Sutton Foster has all the confidence in the world when she’s belting out show tunes on Broadway — as she did to Tony-winning effect in Thoroughly Modern Millie and Anything Goes — or teaching young girls to dance, as she does in the new ABC Family hit Bunheads, which airs Mondays at 9pm. But when it comes to meeting fellow actor Paul Rudd, the normally composed star confesses to becoming tongue-tied. She reveals that and more interesting tidbits about herself in this edition of “7 Questions.”
What has been your strangest fan encounter?
I actually had this whole video series that was done in New York, it was called Operation: Sutton. There were these balloon flowers that were left at my stage door in Anything Goes with no note. It just said “For Sutton.” I thought, “Well, this is weird.” So I tweeted about it, I had a picture of the flowers, and asked, “Who are these from?” And someone sent me a video of this guy with the balloon flowers, and he was trying to get me to be his date to the opening of a theater festival in New York. He did, like, eight Operation: Sutton videos, and they got more and more ridiculous as they went. I couldn’t end up being his date because I had a show that night, which, I probably wouldn’t have been anyway. But I ended up sending him some flowers.
You’re at a magazine rack and can only pick three titles. Which ones do you choose?
I’m a bad-mag girl. It would have to be US Weekly. I’d probably go for Psychology Today and maybe some National Geographic.
Aside from Bunheads, of course, if your TV only carried three shows, which three would you pick?
America’s Next Top Model, Grey’s Anatomy and The Amazing Race.
When was the first time you were starstruck?
I’ve met Paul Rudd a couple times. I can’t speak to him. I become a complete idiot. I’ve been around him in social situations and something happens to me, and I become a complete loser, like I can’t physically speak to him. It’s very strange.
What are three things you have to have in your fridge or pantry?
Milk. I always go for 1 percent, because the skim is too watery and the 2 percent is too creamy. Bananas and coffee.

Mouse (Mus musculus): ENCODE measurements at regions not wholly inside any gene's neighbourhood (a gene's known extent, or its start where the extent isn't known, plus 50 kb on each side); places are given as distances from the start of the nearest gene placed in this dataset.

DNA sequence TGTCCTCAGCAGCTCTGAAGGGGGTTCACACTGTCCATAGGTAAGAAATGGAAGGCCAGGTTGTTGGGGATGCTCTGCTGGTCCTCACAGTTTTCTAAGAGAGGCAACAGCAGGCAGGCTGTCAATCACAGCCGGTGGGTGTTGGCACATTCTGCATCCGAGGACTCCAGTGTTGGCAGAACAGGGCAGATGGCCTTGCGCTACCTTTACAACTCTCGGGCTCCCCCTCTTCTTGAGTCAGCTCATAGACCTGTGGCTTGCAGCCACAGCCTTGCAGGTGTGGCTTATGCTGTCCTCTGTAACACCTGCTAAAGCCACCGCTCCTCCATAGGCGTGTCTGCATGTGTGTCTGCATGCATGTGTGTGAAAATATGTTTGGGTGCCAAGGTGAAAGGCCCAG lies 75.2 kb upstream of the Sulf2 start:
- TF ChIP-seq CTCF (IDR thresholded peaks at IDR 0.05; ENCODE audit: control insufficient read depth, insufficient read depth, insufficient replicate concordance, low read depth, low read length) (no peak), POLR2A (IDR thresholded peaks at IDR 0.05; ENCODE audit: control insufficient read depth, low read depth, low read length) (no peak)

Does “Tony Award-winning actress” impress the folks back in Georgia?
(Laughs) To be honest, when I first started doing theater, my brother and I are the only people in our family who do what we do. I think at first they didn’t quite understand and they were like, “When are you going to get a real job?” So I think once I won the Tony award and I was on television, they were like, “Oh, OK! Maybe this is going to work out.” They got excited by that. But in general, I’m still just the little girl from Georgia and as far as my family and extended family is concerned, they just want to know what kind of food I’m eating, and they’re very proud and very pleased.
Jerry Orbach once remarked how strange it was that more people would see him in an episode of Law & Order than ever saw him on Broadway. How weird is it to think that more people will probably watch you in a regular episode of Bunheads than have ever seen you on Broadway?
It was interesting, I did three episodes of Flight of the Conchords, and I would get recognized more from that than I would from my stage stuff, even in New York. It would be like, “Oh my gosh, you’re Coco from Flight of the Conchords!” I’m sure that will happen more. But I will say I’m very proud that I’ve made my name thus far as a theater actress. What I want to be known as in my life is a good actress. So this broadens the spectrum and maybe it will open up people’s curiosity to what other things I can do onstage. I’m blessed that the show that I’m on right now on television is about dancing, and about the art and things that are a huge part of my life. I’m so excited that there are so many shows like that on television now, like Glee and Smash and other things that are hyping the arts. Maybe it will make more people want to see me live, because I’m coming back. I’m not going to be away forever.
Photo: © 2012 Disney Enterprises, Inc. Credit: Randy Holmes